A generous man will himself be blessed, for he shares his food with the poor. Proverbs 22, verse 9.
Welcome to the end of May after a long Memorial Day holiday. I was away with my family over the weekend, so I took Monday off from writing these, only to come back to reading this verse and discovering that I think it’s a great verse to describe Memorial Day.
You see, storing up food for emergencies is a wise and prudent thing to do. That’s obviously what the verse is talking about. It is generous necessity (and necessary generosity) to share what you have when disaster strikes, when poverty reigns, or when others are in need; ask the people hit by tornados this month about generosity and blessings. The people who help others in crisis exemplify what practical faith is and why it is such a beautiful thing. Yet yesterday was a day to remember something far more generous. On Decoration Day we should remember how a generous man will himself be blessed, for he shares his life with his countrymen. Forgive me if I take a liberty with the verse because I think it’s a good thing to remember our fallen war dead by doing so.
I did my time in uniform and finished my term intact; most people do. I haven’t known many families who lost members or friends in war, but I have known a few. I used to date a girl whose uncle died a quarter century before she was even born, dying over Germany in World War II. I knew people in high school whose brothers and fathers died in Vietnam. My dad didn’t die in war, but he did die because of one. It’s a tragic honor to lose family in service to country, and if I could have my way, I’d gladly go back in time to prevent the circumstances that exposed my father to Saddam’s poisons from which one day he would die. If you ask anyone who has lost family in war, my guess is that they would say something similar. We can’t change those circumstances, though. Life it what it is, choices are what they are, and God is still in and around both of those.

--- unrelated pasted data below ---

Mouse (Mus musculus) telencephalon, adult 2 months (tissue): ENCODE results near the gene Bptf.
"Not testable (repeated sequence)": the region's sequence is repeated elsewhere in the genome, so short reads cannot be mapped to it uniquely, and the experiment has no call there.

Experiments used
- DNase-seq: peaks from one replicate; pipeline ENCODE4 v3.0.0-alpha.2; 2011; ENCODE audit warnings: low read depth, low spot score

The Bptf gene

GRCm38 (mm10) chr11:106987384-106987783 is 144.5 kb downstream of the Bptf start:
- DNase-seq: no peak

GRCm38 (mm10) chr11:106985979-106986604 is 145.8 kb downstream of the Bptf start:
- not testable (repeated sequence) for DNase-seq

After those choices, we turn back to God and see that He blesses us through the people who selflessly give up their own lives so others might live. It is easy to see such people are heroes. It’s not always so easy to remember that they are common people, not super-heroes. They aren’t Thor, the Green Lantern or Superman: they are you, me, and our friends and family. One day per year to recognize their sacrifice isn’t much to ask. It upsets me that, especially in war time, we as a society have turned away from remembering the heroes who died for us. I’m pretty jingoistic when it comes to all things military, especially during war time. Personally, I think the best our nation – any nation – has to offer the world are the men and women who volunteer to protect and defend in the armed forces, giving themselves as the first line of defense in a cruel world. When we as a country forget what they did, we will lose part of our soul.
Especially since they died to protect liberty so that other heroes could go on and help others in need. So that others could be blessed and they could be a blessing to strangers. The Red Cross workers, the church workers, the neighbors, and the family members who pitch in and share when others are in need all wear a different badge of heroism than a fallen soldier, but it is heroism and goodness all the same. Their sacrifice is different but just as crucial if we as a society are to endure.
Now that the summer is officially underway, I’m rested, sunburned, and ready to get back to work. If you have a loved one who has perished in service, thank you for what you’ve given so that we as a nation can go on. Thank you so much, and please know how blessed we all are for what they did. Please know that a grateful people do remember and they will not have gone on in vain. You live with the knowledge of what they did; we all live because of what they did. Thus, for all of us, every day is Memorial Day.